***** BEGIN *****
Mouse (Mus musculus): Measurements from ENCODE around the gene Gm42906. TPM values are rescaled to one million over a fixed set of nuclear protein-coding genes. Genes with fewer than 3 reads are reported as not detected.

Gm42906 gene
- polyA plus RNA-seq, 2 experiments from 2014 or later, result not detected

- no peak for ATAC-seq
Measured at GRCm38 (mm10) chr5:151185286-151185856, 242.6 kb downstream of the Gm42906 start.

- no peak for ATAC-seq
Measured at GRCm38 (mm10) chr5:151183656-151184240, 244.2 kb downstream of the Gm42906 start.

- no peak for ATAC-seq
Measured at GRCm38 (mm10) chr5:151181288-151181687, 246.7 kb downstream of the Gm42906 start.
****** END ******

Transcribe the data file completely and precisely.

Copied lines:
Mouse (Mus musculus): Measurements from ENCODE around the gene Gm42906. TPM values are rescaled to one million over a fixed set of nuclear protein-coding genes. Genes with fewer than 3 reads are reported as not detected.

Gm42906 gene
- polyA plus RNA-seq, 2 experiments from 2014 or later, result not detected

- no peak for ATAC-seq
Measured at GRCm38 (mm10) chr5:151185286-151185856, 242.6 kb downstream of the Gm42906 start.

- no peak for ATAC-seq
Measured at GRCm38 (mm10) chr5:151183656-151184240, 244.2 kb downstream of the Gm42906 start.

- no peak for ATAC-seq
Measured at GRCm38 (mm10) chr5:151181288-151181687, 246.7 kb downstream of the Gm42906 start.